Before boarding the Sabreliner jet that dispatched her on a promotional tour of 11 cities, Mrs. Trump described her heroine, Katrinka, to a television audience.

“She divorces wealthy American man and marries even wealthier one,” she said, delighted by this miraculous feat, her face glowing even before the audience erupted in effusive applause. But the audience was, in fact, saluting Mrs. Trump herself, who was convinced she could not survive the end of her marriage, yet prevailed. “How did I survive?” she replied a year ago to Barbara Walters, “Barely.”

Survival has made Ivana Trump an anomalous figure whose unique privileges merely highlight the unshakably similar ways in which women suffer because of men. This was not what she aimed for initially.

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Her own inclination was to cloister herself in the rococo world of For Love Alone, whose denizens perpetually fly off to Cap-Ferrat by way of Bremen or glance up at telling moments from their chicken paillard.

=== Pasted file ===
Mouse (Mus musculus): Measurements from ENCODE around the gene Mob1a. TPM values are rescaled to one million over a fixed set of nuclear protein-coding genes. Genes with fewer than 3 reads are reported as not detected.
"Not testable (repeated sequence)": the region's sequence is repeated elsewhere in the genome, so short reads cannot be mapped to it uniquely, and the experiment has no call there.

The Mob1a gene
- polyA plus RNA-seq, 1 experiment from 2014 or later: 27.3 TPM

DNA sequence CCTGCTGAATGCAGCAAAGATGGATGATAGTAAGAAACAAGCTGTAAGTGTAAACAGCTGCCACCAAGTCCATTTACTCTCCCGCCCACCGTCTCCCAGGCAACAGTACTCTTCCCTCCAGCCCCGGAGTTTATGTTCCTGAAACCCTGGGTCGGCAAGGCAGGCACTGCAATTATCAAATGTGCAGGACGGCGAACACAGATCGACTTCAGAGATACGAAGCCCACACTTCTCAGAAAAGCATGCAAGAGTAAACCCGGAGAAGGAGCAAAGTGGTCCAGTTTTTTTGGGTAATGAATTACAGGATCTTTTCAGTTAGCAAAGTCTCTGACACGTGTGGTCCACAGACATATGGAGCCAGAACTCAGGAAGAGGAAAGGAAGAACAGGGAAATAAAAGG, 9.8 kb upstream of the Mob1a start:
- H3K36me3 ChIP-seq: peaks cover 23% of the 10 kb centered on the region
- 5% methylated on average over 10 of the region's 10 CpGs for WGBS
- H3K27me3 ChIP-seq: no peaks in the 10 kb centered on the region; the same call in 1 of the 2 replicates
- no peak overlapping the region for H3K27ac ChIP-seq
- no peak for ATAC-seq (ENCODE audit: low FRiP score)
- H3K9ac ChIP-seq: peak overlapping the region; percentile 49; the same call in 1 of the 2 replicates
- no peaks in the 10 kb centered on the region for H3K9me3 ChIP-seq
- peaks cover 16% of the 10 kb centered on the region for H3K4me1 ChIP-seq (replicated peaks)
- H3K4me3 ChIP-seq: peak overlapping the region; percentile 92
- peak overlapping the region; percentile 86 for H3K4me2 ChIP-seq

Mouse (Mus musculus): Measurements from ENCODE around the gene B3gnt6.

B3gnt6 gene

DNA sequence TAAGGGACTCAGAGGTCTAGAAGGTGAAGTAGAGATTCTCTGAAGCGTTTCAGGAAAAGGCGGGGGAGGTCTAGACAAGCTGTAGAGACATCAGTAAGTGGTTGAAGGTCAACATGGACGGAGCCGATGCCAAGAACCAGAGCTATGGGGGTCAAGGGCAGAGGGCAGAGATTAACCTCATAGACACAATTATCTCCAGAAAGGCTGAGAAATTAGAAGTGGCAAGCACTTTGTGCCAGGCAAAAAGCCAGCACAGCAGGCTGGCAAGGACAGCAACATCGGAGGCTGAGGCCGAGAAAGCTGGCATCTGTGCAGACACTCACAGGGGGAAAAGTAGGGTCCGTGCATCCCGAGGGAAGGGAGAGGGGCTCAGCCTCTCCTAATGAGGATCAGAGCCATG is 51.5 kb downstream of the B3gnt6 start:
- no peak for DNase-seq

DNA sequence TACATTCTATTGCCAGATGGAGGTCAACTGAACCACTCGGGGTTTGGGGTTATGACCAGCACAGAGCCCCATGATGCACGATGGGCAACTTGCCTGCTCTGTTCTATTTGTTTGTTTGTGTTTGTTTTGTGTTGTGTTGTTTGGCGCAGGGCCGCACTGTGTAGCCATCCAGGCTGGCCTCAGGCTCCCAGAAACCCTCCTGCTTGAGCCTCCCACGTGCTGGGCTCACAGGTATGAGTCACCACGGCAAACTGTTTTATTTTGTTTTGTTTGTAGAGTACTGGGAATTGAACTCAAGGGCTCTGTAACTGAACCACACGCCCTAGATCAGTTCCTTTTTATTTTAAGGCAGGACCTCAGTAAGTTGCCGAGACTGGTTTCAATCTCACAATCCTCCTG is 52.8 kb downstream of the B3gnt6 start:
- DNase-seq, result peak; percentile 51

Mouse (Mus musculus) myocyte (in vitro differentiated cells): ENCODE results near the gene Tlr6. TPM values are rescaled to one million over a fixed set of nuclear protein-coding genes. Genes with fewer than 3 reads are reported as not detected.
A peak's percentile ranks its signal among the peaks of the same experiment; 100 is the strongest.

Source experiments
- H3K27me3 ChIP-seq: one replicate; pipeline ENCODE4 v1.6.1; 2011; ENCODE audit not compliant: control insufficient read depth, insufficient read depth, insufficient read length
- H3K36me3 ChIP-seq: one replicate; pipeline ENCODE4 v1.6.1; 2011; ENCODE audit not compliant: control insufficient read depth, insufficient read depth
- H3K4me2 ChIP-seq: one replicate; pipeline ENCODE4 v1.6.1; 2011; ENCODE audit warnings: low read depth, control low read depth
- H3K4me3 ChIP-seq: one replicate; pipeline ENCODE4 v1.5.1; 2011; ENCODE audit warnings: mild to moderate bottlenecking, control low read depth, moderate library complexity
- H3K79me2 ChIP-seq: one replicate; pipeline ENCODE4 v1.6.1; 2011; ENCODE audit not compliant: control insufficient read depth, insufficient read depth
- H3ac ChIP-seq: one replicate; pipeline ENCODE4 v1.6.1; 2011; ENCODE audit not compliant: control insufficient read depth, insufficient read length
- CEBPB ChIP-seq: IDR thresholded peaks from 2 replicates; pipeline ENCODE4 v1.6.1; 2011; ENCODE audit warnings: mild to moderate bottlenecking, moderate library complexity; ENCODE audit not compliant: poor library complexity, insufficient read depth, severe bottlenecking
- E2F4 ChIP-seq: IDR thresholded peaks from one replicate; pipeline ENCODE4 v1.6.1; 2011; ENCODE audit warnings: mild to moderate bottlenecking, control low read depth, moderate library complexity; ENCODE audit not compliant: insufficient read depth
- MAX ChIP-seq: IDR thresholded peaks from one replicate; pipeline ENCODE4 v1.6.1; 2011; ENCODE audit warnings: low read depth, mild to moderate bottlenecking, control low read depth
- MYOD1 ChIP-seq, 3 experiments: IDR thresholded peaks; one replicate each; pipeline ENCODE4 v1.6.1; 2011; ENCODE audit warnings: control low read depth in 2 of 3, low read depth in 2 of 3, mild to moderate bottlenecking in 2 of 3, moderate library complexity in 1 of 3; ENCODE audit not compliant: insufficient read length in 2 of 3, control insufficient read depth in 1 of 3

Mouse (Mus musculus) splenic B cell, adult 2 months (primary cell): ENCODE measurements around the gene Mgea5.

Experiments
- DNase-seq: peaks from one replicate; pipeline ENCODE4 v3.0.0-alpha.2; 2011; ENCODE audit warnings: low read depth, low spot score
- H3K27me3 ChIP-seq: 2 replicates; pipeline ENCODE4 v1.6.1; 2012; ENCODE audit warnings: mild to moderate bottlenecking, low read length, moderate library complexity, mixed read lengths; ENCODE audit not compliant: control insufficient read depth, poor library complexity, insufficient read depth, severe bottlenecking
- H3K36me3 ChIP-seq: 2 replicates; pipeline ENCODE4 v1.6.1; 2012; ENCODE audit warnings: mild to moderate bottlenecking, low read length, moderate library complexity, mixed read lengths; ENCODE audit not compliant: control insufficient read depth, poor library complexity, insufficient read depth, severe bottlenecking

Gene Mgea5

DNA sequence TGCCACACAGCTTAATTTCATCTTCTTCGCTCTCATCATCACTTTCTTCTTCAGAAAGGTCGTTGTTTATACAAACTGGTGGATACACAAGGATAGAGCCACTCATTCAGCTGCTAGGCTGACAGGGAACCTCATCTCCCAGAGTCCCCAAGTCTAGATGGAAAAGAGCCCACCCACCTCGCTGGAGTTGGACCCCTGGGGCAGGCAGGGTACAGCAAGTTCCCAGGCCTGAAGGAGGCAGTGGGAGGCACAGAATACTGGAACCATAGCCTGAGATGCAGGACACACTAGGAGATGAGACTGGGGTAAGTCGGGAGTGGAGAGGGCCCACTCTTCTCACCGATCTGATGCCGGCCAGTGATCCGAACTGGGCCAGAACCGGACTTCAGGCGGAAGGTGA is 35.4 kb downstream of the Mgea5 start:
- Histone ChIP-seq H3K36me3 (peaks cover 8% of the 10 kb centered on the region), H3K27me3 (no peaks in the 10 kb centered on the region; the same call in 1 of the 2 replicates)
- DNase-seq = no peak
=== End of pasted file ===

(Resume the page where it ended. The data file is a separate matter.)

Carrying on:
What must it have been for a refugee from the factory town of Zlin, Czechoslovakia, to arrive alone in the West, an enterprising model who spoke no English and found herself 10 years later in a sanctuary of Meissen lamps and Aubusson carpets where the right and wrong ways to do things are immutable?

She was deluged with invitations. “I didn’t even know you had to pay to go to the charity evenings,” she said in her soft voice over the telephone last week. “Coming to the New York was an incredible culture shock.”